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Streamlining weaning: protocols and weaning units
  1. A K Simonds
  1. Correspondence to:
    Dr A K Simonds
    Consultant in Respiratory Medicine, Clinical and Academic Department of Sleep and Breathing, Royal Brompton and Harefield NHS Trust, Sydney Street, London SW3 6NP UK;

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Use of weaning protocols and specialised weaning units for patients who fail to wean from mechanical ventilation

Discontinuation of ventilation is estimated to take up to 40% of the total duration of ventilatory support, and around 3–6% of patients admitted to the intensive care unit (ICU) require a prolonged course of mechanical ventilation (MV).1 Patients being liberated from ventilatory support therefore occupy a significant number of ICU beds and have a major impact on healthcare resources. There have been several recent key developments in the field of weaning—the use of weaning protocols, ventilatory strategies to reduce the need for invasive ventilation and facilitate successful extubation, and the creation of regional long term ventilator units. All have the potential to affect weaning outcome, but how valuable are they in practice?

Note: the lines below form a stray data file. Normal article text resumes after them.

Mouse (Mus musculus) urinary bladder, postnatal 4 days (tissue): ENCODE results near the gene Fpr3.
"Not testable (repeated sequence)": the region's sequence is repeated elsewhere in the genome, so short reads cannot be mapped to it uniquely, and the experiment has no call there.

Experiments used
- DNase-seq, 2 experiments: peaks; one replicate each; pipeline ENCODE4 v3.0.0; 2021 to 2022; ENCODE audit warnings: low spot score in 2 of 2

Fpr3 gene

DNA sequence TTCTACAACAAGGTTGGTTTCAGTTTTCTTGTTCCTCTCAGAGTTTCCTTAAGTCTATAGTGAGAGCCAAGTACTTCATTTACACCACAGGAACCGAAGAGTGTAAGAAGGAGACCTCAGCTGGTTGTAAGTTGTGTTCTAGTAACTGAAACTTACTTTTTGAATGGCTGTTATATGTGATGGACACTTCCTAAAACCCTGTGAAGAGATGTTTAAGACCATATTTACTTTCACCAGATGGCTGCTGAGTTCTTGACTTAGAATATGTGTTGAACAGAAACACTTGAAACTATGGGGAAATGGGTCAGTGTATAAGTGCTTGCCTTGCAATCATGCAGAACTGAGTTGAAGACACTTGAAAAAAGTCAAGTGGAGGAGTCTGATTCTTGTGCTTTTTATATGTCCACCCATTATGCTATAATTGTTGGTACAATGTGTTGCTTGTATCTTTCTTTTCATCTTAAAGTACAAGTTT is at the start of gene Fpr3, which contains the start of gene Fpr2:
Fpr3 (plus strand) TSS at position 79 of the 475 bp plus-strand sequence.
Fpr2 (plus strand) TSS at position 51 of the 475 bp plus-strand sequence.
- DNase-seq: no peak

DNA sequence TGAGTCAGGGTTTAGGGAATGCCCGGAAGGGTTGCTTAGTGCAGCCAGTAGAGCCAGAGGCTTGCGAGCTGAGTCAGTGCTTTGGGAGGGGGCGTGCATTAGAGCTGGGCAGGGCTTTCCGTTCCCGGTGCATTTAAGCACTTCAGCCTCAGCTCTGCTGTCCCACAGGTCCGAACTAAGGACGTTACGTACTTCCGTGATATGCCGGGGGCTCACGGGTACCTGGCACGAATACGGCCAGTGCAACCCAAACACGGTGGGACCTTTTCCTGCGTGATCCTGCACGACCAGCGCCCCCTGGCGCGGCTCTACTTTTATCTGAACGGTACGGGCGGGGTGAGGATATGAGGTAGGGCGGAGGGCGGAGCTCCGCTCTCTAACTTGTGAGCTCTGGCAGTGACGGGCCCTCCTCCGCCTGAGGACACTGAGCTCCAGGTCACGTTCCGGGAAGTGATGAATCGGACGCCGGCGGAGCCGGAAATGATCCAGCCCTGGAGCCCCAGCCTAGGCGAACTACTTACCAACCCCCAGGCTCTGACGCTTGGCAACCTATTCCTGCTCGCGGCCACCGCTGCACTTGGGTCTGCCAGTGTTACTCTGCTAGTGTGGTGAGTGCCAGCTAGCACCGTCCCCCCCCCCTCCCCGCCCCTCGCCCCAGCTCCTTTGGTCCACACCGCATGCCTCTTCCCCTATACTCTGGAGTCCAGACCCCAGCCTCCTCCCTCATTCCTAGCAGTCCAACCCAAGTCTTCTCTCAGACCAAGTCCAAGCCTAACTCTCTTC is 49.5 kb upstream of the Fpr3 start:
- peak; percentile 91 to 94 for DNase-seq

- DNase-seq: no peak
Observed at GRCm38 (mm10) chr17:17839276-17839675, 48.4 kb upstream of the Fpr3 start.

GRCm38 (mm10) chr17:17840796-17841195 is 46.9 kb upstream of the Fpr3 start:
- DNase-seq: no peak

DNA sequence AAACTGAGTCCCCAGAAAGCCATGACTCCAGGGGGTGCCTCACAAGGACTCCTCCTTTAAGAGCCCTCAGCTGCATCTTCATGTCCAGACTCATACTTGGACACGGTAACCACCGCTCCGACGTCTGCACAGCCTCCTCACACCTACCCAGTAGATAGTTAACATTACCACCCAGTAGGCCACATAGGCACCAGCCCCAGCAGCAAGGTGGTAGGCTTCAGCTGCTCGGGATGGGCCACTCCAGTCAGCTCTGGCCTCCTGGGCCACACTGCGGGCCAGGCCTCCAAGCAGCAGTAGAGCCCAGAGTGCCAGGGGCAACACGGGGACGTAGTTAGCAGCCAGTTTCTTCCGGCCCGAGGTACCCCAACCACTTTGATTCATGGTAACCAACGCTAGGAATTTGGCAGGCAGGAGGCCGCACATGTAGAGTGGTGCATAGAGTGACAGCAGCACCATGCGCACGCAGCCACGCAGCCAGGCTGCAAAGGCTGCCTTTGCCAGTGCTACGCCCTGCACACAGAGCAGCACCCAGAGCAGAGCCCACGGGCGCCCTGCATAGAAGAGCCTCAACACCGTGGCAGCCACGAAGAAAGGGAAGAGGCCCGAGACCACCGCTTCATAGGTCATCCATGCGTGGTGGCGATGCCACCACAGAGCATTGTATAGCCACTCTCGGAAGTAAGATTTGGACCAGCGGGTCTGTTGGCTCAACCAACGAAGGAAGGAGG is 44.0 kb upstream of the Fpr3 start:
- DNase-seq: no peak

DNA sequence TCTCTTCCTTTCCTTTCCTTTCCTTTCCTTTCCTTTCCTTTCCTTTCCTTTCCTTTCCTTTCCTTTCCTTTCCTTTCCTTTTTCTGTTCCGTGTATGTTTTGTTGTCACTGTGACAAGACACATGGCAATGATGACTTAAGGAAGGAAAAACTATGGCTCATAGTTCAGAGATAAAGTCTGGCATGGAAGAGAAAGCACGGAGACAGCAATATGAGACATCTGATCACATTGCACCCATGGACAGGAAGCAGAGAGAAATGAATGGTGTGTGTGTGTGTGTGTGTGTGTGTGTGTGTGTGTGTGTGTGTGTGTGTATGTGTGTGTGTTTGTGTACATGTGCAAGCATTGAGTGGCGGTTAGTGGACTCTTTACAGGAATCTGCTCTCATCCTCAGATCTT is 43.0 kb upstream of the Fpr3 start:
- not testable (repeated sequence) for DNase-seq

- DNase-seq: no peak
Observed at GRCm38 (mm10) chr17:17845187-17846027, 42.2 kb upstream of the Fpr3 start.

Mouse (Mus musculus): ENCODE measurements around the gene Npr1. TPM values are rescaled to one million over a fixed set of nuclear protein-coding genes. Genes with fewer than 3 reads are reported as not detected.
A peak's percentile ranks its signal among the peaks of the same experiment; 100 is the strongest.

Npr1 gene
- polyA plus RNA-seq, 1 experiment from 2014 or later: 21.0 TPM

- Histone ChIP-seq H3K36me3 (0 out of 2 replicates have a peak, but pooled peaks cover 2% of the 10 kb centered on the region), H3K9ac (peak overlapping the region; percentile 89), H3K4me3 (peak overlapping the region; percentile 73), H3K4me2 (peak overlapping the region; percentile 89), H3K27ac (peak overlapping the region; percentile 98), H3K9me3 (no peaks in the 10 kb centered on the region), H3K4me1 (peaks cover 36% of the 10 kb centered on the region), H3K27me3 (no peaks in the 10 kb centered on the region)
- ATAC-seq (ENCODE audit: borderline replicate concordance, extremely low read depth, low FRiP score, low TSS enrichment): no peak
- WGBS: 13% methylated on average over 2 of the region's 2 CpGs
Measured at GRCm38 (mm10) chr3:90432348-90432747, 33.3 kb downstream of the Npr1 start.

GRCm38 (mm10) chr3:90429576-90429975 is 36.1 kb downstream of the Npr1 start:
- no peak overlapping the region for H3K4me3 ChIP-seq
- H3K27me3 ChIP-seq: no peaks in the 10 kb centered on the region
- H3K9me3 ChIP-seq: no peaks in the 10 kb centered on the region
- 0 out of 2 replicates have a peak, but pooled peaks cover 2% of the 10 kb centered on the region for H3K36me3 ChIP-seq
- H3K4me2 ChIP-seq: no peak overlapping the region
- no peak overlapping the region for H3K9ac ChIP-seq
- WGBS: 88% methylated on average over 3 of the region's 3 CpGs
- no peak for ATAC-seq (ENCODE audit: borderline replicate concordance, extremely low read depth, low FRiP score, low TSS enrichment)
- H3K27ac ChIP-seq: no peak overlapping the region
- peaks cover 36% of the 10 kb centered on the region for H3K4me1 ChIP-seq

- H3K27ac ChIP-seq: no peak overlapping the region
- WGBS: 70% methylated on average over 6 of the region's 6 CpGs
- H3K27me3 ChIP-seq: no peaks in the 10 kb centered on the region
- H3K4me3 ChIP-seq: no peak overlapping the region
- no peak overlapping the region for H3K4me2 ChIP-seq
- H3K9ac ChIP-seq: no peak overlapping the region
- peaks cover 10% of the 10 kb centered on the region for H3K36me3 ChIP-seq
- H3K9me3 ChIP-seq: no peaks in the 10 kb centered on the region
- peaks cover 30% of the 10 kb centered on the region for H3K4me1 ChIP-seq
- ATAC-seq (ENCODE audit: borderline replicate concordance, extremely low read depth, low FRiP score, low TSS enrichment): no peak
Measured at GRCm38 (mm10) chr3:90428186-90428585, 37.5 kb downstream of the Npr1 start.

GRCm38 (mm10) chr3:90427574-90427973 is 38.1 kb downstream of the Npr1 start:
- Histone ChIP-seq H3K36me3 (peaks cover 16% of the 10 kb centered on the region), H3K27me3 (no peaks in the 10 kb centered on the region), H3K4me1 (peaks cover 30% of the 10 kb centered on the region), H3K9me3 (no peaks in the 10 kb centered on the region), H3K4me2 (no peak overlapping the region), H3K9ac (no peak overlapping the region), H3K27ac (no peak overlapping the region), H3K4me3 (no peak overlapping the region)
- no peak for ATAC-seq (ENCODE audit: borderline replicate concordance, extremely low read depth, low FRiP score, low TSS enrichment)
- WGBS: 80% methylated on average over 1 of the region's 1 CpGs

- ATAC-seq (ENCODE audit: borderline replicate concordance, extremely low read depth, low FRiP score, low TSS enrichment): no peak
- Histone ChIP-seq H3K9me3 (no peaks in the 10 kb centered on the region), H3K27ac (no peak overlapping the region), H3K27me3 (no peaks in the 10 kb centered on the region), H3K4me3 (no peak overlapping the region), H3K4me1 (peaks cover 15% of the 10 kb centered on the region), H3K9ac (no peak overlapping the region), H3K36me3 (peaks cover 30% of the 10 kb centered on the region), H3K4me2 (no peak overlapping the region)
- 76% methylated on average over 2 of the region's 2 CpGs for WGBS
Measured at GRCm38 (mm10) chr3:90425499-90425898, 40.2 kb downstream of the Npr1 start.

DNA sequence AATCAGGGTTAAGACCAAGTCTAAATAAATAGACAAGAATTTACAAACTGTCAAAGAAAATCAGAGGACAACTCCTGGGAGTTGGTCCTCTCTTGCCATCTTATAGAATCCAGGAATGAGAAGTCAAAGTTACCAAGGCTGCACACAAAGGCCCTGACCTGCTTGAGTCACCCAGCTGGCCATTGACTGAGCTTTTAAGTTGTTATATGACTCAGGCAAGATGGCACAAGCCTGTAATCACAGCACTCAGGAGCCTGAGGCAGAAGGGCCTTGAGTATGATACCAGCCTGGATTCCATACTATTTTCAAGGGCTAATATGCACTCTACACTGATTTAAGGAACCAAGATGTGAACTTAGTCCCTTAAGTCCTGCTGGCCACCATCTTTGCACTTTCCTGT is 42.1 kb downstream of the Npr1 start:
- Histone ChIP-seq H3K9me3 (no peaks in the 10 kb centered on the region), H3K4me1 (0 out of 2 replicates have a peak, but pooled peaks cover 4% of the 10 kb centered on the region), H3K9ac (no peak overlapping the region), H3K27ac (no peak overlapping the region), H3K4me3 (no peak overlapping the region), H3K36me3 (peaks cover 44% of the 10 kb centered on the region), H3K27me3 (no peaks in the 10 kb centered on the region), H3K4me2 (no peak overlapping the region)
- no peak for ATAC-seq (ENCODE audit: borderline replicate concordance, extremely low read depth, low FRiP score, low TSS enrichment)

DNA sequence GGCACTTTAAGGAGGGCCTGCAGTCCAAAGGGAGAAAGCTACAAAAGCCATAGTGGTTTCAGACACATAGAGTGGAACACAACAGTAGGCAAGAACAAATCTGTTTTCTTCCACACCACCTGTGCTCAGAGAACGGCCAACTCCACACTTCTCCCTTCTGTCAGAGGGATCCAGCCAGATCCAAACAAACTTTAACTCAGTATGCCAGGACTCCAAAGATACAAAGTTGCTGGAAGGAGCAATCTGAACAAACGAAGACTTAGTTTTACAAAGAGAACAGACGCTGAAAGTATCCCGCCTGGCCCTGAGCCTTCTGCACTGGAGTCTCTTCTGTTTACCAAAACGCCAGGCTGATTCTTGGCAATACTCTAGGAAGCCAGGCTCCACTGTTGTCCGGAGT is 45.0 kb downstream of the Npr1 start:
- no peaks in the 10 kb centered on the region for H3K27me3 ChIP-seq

In 1996 Ely and colleagues2 showed that the implementation of a standardised protocol of daily trials of spontaneous breathing performed by nursing staff reduced the total duration of MV from 6 to 4.5 days, and complications such as need for reintubation, tracheostomy, and duration of MV >21 days were also decreased, resulting in a reduction in ICU costs. Similar protocols have reduced the duration of MV, although not necessarily ICU stay.3 Smyrnios et al4 implemented a hospital-wide weaning protocol and found a decrease in the need for tracheostomy by a third and a reduction in mean hospital stay from 37.5 to 24.7 days, resulting in a 30% fall in cost per case.

Despite these findings, weaning protocols have not been taken up universally. For example, in a survey of ICUs in England commissioned by the Department of Health, protocol directed weaning was reported in less than one in five units.5 This may be due to a variety of reasons including differences in healthcare practice and cultures, …

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